Many of you have likely landed here due to running across the following error or similar in your Apache error log when sites using AutoSSL or other SSL certificates take an excessively long time to load, or simply time out:
Network is unreachable: could not connect to OCSP responder 'ocsp.comodoca.com'
OCSP (Online Certificate Status Protocol) is used to ensure that the current status of a given SSL certificate is always communicated to the webserver, and the client’s browser. This protocol provides updates on if a certificate has been revoked, so the browser knows to refuse the connection.
Traditionally the requesting browser makes these checks with the OCSP provider, which extends the time a full SSL/TLS handshake takes and as a result makes HTTPS connections longer.
cPanel’s Apache installation by default implements a technology known as ‘OCSP Stapling’, which functions as a sort of caching for the OCSP status. Essentially after making the first OCSP connection, the status is “stapled” to the SSL/TLS handshake from the server end which reduces a significant load on the connecting browser and makes HTTPS connections faster.
The above error comes into play when OCSP Stapling fails because the host server couldn’t connect to the certificate authority’s OCSP server. This can happen for a variety of reasons, but we’ll touch on the most common causes here:
DNS Caching causes your server to try connecting to the wrong IP address
Many certificate authorities tends to rotate and change the IP addresses where their OCSP server is hosted fairly frequently. This can result in servers trying to access an old IP address for the server, which may fail.
This can be verified by checking what your server resolves the OCSP server to, versus what a common public DNS resolver resolves. I use Google’s ‘184.108.40.206’ in the following example, but any “large” public resolver would let you check for a difference. The IP addresses in this example represent only the addresses at the time of my testing, and are very likely different when you’re reading this post:
# dig A +short ocsp.comodoca.com ocsp.comodoca.com.edgesuite.net. a652.dscb.akamai.net. 220.127.116.11 18.104.22.168 # dig A +short ocsp.comodoca.com @22.214.171.124 ocsp.comodoca.com.edgesuite.net. a652.dscb.akamai.net. 126.96.36.199 188.8.131.52
If you get a different response from the public DNS resolver versus your own server it’s very likely your DNS resolves are using cached information and haven’t updated the new IP addresses. This is often addressed by simply waiting until your server’s DNS resolvers refresh their cached IP information.
If instead you receive the same IP addresses from your server and the public resolver, it’s possible there may be network issues preventing your server from reaching your certificate authority’s OCSP server.
Network issues prevent your server from reaching OCSP server
This is by far the most common reason we see for sites reporting these errors. Often as a result of datacenter blocks, server firewalls or other network interferences the server is unable to connect to the necessary OCSP server. This can most reliably be verified by simply trying to ping the OCSP server in your error.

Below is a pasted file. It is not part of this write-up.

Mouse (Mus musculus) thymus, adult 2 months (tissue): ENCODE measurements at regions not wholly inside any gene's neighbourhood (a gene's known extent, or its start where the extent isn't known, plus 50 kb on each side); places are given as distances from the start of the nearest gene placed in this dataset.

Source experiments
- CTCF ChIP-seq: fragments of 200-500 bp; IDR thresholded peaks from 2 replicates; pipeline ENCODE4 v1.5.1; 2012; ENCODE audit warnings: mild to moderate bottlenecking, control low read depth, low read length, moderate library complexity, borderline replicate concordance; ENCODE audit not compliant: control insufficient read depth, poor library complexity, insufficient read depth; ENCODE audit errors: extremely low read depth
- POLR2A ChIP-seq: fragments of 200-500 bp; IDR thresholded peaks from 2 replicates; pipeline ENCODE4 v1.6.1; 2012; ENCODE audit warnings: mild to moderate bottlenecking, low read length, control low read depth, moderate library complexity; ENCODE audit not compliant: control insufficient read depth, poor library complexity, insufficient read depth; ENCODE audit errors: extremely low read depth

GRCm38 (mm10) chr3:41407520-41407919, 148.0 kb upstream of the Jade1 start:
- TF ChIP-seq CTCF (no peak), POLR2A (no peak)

If you don’t receive any information after the ping then there’s likely a network block at play, in which case you should reach out to your datacenter or hosting provider, or server administrator to look into the network routing and try to determine why your server cannot reach the OCSP server.
We’ve seen a few isolated cases where incomplete IPv6 configurations can cause issues connecting to OCSP servers as well. This can be tested using ‘ping6’ instead of ‘ping’, which tests an IPv6 connection instead of IPv4. If you receive errors only when using ping6 then it’s possible the IPv6 configuration on the server needs to be fixed, or disabled.
Otherwise, if you are able to successfully ping the OCSP provider it’s possible they may be experiencing service issues.
Certificate Authority may be experiencing service issues.**
Infrequently, certificate authorities may have service downtime with their OCSP responder servers. If none of the above steps explain the errors being received, then you may want to check with your provider.
For AutoSSL certificates for example, Sectigo offers Sectigo Certificate Authority to check their service status and will announce if they’re experiencing OCSP issues.
If there are systemic issues with the OCSP responder servers there will likely be a notice on their status page, and ideally a projected ETA for service to be restored.
If any of the above descriptions apply or if there’s a less common issue causing these errors for you, it’s possible to disable OCSP stapling to allow your sites to load again.
We firmly recommend that this only be a temporary workaround, as disabling Stapling places the OCSP burden back on your customer’s browsers, slowing down site load speed and extending SSL/TLS handshake times.
To disable OCSP Stapling you can access _WHM >> Service Configuration >> Apache Configuration >> Include Editor >> Pre VirtualHost Include >> All Versions _and adding the following line:
Selecting ‘Update’ after this will rebuild the Apache configuration and restart the service, at which point the sites should begin loading as expected again.
Once the systemic issues in contacting OCSP have been addressed Stapling can be re-enabled by accessing the same interface and removing the additional line that was added. We at cPanel recommend keeping OCSP Stapling enabled whenever possible, as this improves the security in your HTTPS connections and improves site load speeds by optimizing the SSL/TLS Handshake.